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Talking Animals Books

Who: Valerie Walizadeh and Katy Lemieux

What: A women-owned bookstore in Grapevine’s historic Main Street area  that opened Feb. 7.

Where: 103 W. Worth St., Grapevine, Texas, 76051

Website: www.talkinganimalsbooks.com

Fort Worth Report spoke with Valerie Walizadeh and Katy Lemieux about the business. This interview has been edited for content, length, grammar and clarity.

Seth Bodine: What inspired you to open a bookstore? 

Katy Lemieux: I had been working for a family business, and my mom sold it and retired in 2021. So I was like, kind of in the midst of a career overhaul and started thinking about if I started a business, what would I do? And I’m very involved in the arts and theater, so I kind of started thinking about that first. But then I saw an empty space near my coffee shop and started thinking about ‘Oh, what could go there?’ I was like, ‘Oh, a bookstore would be so great in walking distance from a coffee shop.

I started getting more serious about it and doing research. And then I started talking to people about how you would fund something like this. And people were saying, you need to get a loan, or you need to find an investor. And I just did not feel like I had a strong enough pitch to do that, to really seek out investments. I had no idea how to do that. Because I work in the arts, I had known a lot of people that had fundraised their projects, or their theater companies or things like that. And so I started looking at the different crowdfunding platforms. Kickstarter appealed to me because it was an all-or-nothing campaign. 

Once I got to about $30,000 I had a friend who has a big following. And she took up our cause and raised another $10,000 for us. And that momentum pushed us over to $54,000.

Valerie Walizadeh: Everybody’s dream is to open a bookstore and like, retire and then have the best life ever. Right? I always wanted to do that. But then I saw Katy doing this Kickstarter. And she was posting all this stuff about what she was going to do. And I kept seeing it. My kids are older. They’re 13 and 16 now, and they don’t need me as much. So I was kind of at the point of like, what do I do with my time? And so then I reached out to our mutual friend and was like, do you think Katy would want to partner? And then we met for lunch. And then it went from there.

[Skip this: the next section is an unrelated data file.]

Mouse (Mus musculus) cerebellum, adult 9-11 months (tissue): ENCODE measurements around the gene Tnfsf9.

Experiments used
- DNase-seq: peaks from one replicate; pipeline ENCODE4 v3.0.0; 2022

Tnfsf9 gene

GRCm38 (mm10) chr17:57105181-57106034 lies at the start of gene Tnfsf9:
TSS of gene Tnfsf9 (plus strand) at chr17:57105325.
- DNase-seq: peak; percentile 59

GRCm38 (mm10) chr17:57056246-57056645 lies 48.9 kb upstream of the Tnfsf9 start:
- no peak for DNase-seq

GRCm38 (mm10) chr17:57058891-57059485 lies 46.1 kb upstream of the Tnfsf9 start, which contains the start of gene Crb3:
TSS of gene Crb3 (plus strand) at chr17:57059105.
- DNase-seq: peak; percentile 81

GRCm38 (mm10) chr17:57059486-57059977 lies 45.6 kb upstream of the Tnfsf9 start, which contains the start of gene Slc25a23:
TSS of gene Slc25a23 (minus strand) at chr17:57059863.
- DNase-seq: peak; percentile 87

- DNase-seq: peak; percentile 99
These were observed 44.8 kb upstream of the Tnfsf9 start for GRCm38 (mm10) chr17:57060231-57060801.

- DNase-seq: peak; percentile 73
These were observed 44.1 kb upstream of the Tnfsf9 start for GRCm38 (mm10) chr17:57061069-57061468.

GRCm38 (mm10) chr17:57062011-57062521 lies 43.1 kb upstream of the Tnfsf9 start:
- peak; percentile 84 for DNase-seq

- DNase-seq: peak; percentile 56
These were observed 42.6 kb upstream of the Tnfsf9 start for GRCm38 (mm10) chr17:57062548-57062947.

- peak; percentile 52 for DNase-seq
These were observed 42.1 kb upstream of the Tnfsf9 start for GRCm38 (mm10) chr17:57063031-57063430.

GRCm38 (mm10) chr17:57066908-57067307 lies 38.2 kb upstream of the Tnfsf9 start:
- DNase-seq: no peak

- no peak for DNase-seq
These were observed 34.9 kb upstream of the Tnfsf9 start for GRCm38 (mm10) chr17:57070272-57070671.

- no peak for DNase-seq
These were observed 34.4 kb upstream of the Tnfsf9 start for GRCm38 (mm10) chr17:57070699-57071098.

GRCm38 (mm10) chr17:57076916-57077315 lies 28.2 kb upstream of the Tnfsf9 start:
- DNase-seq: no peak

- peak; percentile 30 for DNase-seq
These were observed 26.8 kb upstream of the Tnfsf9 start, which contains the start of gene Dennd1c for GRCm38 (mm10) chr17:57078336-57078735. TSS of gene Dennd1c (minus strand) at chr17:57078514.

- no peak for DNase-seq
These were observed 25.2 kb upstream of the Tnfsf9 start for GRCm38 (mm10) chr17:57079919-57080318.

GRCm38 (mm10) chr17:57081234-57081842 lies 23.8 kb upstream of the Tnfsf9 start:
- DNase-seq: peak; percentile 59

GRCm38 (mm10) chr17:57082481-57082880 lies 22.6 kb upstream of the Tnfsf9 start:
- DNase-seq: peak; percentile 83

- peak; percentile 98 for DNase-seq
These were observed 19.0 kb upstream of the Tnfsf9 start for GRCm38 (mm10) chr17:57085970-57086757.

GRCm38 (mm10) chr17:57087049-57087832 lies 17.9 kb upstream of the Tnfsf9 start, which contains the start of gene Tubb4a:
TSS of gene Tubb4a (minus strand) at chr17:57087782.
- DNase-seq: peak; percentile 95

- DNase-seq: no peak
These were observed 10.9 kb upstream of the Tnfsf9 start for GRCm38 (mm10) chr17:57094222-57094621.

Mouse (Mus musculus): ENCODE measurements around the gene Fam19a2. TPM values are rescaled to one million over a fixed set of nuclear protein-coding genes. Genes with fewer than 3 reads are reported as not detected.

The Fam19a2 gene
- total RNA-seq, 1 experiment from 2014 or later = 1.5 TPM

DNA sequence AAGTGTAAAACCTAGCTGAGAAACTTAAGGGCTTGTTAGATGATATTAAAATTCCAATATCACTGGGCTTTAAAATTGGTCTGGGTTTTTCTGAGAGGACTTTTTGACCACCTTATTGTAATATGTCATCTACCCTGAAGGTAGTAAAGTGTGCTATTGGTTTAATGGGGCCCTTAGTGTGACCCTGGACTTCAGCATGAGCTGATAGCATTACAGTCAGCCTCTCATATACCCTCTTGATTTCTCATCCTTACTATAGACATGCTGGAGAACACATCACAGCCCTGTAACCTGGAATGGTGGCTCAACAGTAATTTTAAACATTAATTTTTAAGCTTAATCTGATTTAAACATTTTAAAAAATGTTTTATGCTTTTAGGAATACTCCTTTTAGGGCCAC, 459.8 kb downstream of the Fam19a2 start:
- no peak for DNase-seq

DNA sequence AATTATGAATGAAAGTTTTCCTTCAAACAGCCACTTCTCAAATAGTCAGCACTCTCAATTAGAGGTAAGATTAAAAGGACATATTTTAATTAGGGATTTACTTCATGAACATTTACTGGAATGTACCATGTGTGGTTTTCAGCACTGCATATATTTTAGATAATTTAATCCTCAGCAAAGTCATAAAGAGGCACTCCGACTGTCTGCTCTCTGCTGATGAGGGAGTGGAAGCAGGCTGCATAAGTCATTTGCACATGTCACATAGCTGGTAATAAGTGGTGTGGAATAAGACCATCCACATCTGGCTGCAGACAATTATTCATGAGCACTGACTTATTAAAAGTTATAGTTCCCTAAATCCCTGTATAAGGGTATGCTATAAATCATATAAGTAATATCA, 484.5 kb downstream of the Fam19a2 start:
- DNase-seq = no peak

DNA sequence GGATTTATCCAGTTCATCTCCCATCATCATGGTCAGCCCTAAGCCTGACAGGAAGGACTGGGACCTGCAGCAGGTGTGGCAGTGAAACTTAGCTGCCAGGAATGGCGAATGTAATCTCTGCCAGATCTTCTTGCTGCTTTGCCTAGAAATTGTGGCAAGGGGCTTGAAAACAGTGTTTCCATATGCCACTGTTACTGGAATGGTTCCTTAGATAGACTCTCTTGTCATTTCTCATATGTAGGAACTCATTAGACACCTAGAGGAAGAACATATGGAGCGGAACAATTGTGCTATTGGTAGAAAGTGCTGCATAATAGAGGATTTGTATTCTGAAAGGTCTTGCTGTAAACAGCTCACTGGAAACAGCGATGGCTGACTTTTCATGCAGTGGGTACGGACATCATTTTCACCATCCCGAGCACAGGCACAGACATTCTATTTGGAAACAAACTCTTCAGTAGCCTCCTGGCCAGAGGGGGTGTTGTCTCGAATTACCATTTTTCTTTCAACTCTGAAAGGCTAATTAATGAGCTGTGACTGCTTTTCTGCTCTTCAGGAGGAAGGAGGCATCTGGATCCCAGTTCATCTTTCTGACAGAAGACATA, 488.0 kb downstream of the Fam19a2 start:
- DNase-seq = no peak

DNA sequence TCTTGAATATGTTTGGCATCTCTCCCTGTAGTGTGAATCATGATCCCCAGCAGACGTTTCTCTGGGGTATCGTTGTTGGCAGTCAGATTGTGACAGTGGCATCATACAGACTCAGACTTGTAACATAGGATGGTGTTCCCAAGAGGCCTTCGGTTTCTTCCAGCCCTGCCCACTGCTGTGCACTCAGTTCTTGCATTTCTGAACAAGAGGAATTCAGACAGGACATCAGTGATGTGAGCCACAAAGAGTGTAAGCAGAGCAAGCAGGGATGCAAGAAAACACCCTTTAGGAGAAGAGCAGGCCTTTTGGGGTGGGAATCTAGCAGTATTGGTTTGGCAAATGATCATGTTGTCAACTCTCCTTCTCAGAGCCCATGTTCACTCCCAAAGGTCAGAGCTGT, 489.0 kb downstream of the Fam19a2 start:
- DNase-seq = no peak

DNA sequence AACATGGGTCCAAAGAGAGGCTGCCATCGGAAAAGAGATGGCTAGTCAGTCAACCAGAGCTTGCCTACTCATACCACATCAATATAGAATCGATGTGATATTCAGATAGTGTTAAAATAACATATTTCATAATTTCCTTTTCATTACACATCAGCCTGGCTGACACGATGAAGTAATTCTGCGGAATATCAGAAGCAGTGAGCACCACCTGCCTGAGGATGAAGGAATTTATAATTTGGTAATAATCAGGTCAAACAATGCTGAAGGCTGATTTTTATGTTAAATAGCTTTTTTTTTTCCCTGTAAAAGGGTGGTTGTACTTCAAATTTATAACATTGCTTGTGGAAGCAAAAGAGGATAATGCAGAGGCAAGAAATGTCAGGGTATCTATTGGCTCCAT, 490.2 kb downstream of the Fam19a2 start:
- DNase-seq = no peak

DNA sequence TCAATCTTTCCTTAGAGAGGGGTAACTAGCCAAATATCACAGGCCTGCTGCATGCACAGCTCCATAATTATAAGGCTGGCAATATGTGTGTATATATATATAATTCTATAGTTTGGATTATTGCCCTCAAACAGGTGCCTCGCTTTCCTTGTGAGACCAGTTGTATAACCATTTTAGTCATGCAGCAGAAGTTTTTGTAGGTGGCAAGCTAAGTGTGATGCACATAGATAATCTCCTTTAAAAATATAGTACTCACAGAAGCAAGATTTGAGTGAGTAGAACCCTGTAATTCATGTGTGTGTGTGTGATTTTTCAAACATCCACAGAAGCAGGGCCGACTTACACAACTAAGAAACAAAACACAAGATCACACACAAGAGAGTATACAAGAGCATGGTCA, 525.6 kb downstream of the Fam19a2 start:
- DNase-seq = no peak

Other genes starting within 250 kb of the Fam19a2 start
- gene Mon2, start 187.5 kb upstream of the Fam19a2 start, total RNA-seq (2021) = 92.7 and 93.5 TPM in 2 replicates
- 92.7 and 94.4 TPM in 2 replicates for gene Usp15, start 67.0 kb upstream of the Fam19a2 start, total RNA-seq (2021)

Bodine: Were you surprised that the community rallied around a bookstore?

Lemieux: I had told myself that it was not going to fail. And because I knew that, if it did, it would be a huge public failure.

But one of my biggest fears is that we would get to like $13,000 and it would just stall out, where we had a significant amount of money, but not enough to make the goal and not enough to really do anything here. So I was nervous at first. But once we started going, and I saw people responding, I felt like OK, there’s really something I can harness here. And because the initial response was so positive, I was really able to utilize a lot of that momentum going forward.

Bodine: What was the inspiration for the title of your store?

Lemieux: The Chronicles of Narnia. 

Bodine: Is that one of your favorite books?

Lemieux:  Yes. My daughter is named Lucy. We just always really loved that story. I always connected with the fact that the children encounter the animals when they first get to Narnia, and they’re kind of like the guides for this unknown space that they find themselves in, but they’re friendly and helpful and knowledgeable and keep them safe. 

Bodine: What’s something about the bookstore business that you wish you both knew before you started?